The president says patience is needed for his plans to bear fruit, although it may be too late to win over struggling families.

Regime legitimacy

For Clement Therme of the International Institute for Strategic Studies, the turnout will be the biggest issue in the election.

“The regime needs participation. What matters most is the turnout, not the result,” he said.

“It’s a difficult balance: if they control too much, people won’t bother voting. But they can also use this part of the system to express their dissatisfaction.”

With many disillusioned by the lack of improvements after past elections, this is a particular fear for the Islamic regime this year, and supreme leader Ayatollah Ali Khamenei has called for a massive turnout.

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Because it had the tacit approval of the supreme leader, Raisi supports the 2015 deal with world powers which saw curbs to Iran’s nuclear programme in return for an easing of sanctions.

“The nuclear issue is not decided by the president and the future of the deal will depend on the Trump administration which is trying to change Iran’s behaviour with the threat of force,” said Thermes.

But Raisi has attacked the Rouhani government for his “weak” stance during negotiations and for having failed to cash in on the deal.

“We should not show any weakness in the face of the enemy,” he said in a televised debate, raising the possibility that he could deepen already worsening tensions with Washington.

Social freedoms

Rouhani has put civil liberties front and centre, knowing that this was key to his 2013 victory.

He says his conservative opponents represent “violence and extremism” and that their era is over, but has struggled in the past four years to make headway against Iran’s conservative-dominated judiciary and security services.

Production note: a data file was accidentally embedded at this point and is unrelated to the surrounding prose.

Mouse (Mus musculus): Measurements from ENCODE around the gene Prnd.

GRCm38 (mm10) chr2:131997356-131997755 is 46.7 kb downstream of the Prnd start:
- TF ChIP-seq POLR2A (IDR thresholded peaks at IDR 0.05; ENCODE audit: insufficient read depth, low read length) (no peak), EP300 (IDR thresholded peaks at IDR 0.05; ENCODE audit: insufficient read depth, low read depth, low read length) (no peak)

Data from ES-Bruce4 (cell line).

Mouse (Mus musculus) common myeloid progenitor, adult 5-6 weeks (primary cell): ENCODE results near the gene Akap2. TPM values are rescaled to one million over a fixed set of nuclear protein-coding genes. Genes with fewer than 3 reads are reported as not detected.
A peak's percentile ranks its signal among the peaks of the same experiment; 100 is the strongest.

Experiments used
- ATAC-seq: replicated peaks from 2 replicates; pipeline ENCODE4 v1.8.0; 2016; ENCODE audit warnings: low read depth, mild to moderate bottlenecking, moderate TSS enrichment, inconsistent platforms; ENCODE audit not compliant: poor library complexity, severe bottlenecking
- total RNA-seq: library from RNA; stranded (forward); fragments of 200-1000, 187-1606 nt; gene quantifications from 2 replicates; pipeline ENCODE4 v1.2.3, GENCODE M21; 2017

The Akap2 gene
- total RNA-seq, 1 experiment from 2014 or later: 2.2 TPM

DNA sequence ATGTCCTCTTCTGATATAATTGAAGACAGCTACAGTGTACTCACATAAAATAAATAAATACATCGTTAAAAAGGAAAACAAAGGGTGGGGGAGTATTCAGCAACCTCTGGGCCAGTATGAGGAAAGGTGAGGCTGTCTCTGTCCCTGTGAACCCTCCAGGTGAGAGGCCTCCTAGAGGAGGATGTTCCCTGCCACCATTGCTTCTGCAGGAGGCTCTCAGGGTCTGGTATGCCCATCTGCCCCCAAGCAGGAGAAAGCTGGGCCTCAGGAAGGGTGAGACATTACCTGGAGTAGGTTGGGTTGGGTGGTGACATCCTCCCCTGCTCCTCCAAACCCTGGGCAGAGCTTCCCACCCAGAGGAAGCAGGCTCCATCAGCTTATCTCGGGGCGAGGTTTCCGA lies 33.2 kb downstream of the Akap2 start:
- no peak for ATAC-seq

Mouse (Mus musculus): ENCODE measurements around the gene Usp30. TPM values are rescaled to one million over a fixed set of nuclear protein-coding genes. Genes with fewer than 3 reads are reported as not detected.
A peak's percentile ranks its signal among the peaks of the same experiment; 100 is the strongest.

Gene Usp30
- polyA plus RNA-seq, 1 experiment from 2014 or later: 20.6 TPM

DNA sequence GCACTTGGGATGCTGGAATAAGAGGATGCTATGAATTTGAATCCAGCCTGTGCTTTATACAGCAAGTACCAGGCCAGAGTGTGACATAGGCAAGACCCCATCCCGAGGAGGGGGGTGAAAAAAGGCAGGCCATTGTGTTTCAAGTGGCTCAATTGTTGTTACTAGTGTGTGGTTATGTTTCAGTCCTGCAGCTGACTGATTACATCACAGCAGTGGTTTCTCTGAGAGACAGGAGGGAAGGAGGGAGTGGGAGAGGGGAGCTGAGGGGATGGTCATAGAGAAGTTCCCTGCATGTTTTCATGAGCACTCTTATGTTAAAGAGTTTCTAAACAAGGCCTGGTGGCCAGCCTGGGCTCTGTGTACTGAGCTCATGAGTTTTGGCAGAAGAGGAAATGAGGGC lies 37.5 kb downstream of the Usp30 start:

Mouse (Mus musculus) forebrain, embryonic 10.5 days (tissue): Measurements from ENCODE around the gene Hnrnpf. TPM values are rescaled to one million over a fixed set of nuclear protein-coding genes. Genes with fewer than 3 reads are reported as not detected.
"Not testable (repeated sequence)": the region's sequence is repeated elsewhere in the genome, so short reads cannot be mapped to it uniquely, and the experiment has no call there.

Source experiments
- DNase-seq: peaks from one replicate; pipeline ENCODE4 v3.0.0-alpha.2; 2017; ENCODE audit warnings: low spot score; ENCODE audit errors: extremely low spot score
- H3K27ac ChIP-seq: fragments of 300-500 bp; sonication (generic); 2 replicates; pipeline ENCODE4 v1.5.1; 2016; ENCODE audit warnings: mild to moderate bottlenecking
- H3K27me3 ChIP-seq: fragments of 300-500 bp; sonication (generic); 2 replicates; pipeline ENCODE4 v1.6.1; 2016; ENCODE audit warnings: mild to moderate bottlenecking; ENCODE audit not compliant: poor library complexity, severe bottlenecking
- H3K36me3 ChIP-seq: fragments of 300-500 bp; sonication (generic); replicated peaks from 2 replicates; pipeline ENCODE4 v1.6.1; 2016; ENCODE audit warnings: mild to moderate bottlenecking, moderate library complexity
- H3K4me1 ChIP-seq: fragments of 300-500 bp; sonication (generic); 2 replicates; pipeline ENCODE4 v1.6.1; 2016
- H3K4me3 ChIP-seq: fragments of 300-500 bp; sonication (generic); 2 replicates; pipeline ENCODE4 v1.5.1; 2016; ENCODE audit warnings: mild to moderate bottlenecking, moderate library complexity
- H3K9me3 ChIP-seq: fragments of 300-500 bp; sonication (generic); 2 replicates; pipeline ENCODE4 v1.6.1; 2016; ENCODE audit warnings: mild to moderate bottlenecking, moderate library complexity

Raisi has tried to present a relatively liberal image, emphasising that his wife is an independent and highly educated professional.

But his gender-segregated rallies are in stark contrast to the mixed, youthful and middle class crowds turning out for Rouhani, who has been endorsed by leading reformists and celebrities such as Oscar-winning director Asghar Farhadi.

Watch: Trump criticises Iran on nuclear deal 0:00 Share Foreign trade

The government says it needs $50 billion a year in foreign capital to get the economy moving, but investors and global banks remain nervous about remaining US sanctions and Iran’s shady financial system.

Meanwhile, Iran’s supreme leader has called for a self-sufficient “resistance economy”, a point emphasised by Raisi.

But in a country heavily dependent on oil exports, total independence is not realistic.

“No one is taking the ‘resistance economy’ idea to the extreme of Venezuela-style efforts to control prices and markets. Everyone sees some room for trade,” said Salehi-Isfahani.